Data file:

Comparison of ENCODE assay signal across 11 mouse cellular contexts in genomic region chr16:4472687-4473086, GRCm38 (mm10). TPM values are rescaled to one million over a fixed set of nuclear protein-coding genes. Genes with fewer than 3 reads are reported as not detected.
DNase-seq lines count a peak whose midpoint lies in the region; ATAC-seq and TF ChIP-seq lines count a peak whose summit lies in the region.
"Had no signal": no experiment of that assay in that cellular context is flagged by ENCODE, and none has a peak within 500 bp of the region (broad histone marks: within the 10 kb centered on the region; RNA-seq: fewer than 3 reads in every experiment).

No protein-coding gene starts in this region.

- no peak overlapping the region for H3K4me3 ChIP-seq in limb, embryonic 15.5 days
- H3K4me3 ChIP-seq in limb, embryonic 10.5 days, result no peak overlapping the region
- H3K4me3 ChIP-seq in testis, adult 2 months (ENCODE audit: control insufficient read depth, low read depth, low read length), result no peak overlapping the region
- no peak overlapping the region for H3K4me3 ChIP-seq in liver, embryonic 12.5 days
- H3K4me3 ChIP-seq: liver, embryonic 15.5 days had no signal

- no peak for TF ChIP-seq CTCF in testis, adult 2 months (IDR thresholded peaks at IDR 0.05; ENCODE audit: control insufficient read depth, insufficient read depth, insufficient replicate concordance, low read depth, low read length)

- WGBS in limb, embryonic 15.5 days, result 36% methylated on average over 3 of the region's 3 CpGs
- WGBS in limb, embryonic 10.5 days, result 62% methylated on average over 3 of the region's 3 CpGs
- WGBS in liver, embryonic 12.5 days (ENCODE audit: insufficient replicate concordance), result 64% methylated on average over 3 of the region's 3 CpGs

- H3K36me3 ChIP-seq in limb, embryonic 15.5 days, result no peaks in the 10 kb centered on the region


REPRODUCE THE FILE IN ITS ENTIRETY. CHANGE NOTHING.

Comparison of ENCODE assay signal across 11 mouse cellular contexts in genomic region chr16:4472687-4473086, GRCm38 (mm10). TPM values are rescaled to one million over a fixed set of nuclear protein-coding genes. Genes with fewer than 3 reads are reported as not detected.
DNase-seq lines count a peak whose midpoint lies in the region; ATAC-seq and TF ChIP-seq lines count a peak whose summit lies in the region.
"Had no signal": no experiment of that assay in that cellular context is flagged by ENCODE, and none has a peak within 500 bp of the region (broad histone marks: within the 10 kb centered on the region; RNA-seq: fewer than 3 reads in every experiment).

No protein-coding gene starts in this region.

- no peak overlapping the region for H3K4me3 ChIP-seq in limb, embryonic 15.5 days
- H3K4me3 ChIP-seq in limb, embryonic 10.5 days, result no peak overlapping the region
- H3K4me3 ChIP-seq in testis, adult 2 months (ENCODE audit: control insufficient read depth, low read depth, low read length), result no peak overlapping the region
- no peak overlapping the region for H3K4me3 ChIP-seq in liver, embryonic 12.5 days
- H3K4me3 ChIP-seq: liver, embryonic 15.5 days had no signal

- no peak for TF ChIP-seq CTCF in testis, adult 2 months (IDR thresholded peaks at IDR 0.05; ENCODE audit: control insufficient read depth, insufficient read depth, insufficient replicate concordance, low read depth, low read length)

- WGBS in limb, embryonic 15.5 days, result 36% methylated on average over 3 of the region's 3 CpGs
- WGBS in limb, embryonic 10.5 days, result 62% methylated on average over 3 of the region's 3 CpGs
- WGBS in liver, embryonic 12.5 days (ENCODE audit: insufficient replicate concordance), result 64% methylated on average over 3 of the region's 3 CpGs

- H3K36me3 ChIP-seq in limb, embryonic 15.5 days, result no peaks in the 10 kb centered on the region